14. The method of claim 13, wherein the operating voltage is less than all of the stress voltage values in the second range of stress voltages.
15. The method of claim 14, wherein the breakdown measurements are charge to breakdown values (Qbds).
16. The method of claim 15, wherein the max Vcc is determined from the projected TTFs combined with the measured TTFs.
Description
FIELD

The present disclosure relates to the field of semiconductor manufacturing and testing, and more particularly, for methods for maximum Vcc extraction or failure rate and lifetime projection for semiconductor products.

BACKGROUND

Integrated circuits (ICs) are being deployed in large volumes in many different environments. In a typical scenario, a designer generates a design using various software design tools. The design is then used to fabricate potentially a large number of ICs. It is generally desirable that the ICs operate for a long time, at least under their intended operating conditions.

Accordingly, it is typically necessary to analyze the design to determine whether the corresponding ICs are likely to fail over a period of time. Failure rate is a parameter which is used to measure the probability of failure of an integrated circuit over a long period of time. According to certain methodologies for testing, a great number of devices are tested for a relatively short period of time and the number of devices failing is termed as the failure rate. If the failure rate is determined to be unacceptably high, a designer may have an opportunity to redesign the IC to achieve an acceptable failure rate, assuming the same manufacturing process.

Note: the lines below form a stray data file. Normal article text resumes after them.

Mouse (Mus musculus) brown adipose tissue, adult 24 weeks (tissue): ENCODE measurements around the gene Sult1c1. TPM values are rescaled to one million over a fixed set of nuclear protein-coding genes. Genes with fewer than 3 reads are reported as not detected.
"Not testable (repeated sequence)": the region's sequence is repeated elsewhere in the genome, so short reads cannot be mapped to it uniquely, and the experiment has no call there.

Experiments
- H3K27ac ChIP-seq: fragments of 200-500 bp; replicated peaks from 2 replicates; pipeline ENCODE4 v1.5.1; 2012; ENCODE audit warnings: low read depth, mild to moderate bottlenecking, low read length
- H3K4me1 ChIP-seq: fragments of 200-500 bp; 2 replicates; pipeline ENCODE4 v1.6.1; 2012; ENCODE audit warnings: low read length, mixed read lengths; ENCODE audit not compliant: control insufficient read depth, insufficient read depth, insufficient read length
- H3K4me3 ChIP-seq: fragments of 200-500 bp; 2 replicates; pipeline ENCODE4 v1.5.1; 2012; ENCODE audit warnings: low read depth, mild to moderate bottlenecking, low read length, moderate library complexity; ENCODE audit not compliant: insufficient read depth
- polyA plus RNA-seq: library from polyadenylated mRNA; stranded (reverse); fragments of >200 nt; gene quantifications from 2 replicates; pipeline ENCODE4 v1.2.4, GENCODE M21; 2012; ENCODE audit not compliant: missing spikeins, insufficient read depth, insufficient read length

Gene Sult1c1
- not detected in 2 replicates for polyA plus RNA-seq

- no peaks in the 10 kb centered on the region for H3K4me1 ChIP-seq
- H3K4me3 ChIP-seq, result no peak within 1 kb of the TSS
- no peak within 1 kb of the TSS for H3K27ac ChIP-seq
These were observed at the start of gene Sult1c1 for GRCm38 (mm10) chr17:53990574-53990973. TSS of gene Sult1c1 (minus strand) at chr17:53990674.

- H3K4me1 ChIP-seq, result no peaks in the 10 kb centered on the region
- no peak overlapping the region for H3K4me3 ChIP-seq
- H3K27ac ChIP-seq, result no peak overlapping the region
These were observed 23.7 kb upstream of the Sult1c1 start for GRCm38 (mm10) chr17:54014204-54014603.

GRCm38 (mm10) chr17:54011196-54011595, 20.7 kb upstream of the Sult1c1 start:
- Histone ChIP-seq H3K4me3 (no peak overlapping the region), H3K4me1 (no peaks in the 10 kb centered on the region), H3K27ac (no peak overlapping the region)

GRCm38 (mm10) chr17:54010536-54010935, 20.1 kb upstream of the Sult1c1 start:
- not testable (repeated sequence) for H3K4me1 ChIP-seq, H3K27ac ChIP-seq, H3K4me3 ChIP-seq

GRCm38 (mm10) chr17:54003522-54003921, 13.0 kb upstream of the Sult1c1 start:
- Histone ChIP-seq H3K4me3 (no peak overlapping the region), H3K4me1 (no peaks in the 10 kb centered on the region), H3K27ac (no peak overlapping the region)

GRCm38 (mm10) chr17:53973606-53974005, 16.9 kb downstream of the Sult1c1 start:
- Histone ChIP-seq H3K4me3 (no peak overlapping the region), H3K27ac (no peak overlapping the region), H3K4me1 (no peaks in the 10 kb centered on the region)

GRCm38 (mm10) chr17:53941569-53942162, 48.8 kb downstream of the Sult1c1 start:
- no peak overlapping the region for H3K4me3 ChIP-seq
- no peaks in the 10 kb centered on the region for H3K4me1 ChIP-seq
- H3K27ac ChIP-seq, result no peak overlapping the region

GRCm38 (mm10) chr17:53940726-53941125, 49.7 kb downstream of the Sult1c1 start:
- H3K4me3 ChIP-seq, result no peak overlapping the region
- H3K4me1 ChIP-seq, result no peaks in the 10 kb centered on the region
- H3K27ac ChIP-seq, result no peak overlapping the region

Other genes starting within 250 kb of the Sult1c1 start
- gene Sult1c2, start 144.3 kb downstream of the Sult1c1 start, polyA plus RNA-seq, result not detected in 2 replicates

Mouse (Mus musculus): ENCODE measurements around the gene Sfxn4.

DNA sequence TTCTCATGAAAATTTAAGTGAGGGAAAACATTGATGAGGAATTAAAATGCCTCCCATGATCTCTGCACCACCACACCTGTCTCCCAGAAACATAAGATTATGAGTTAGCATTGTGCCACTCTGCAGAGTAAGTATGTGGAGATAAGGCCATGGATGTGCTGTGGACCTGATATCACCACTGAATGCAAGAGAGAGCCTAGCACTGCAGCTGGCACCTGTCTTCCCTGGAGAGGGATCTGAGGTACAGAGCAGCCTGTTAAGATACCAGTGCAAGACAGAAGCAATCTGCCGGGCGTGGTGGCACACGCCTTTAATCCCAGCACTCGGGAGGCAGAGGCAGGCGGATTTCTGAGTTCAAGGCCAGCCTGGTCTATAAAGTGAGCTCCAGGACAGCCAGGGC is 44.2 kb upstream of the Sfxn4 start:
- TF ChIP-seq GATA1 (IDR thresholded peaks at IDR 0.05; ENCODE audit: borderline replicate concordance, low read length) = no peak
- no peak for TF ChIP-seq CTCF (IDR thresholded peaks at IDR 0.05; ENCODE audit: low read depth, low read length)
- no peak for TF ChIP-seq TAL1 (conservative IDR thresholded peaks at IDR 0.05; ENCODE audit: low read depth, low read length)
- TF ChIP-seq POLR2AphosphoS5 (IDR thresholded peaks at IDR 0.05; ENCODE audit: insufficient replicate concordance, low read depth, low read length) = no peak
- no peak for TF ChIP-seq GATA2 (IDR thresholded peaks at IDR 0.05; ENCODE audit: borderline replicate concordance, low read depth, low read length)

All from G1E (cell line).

A well-known reason for failure of an integrated circuit is the wearout (or degradation in general) of gate oxide contained in transistors, which form the integrated circuits. As is also well-known, gate oxide is commonly used as an insulator in the gate of components such as MOSFETs (metal oxide semi-conductor field effect transistors) and the insulator degrades typically under continuous biases and signal overshoots (in positive and negative directions) at the gate terminal.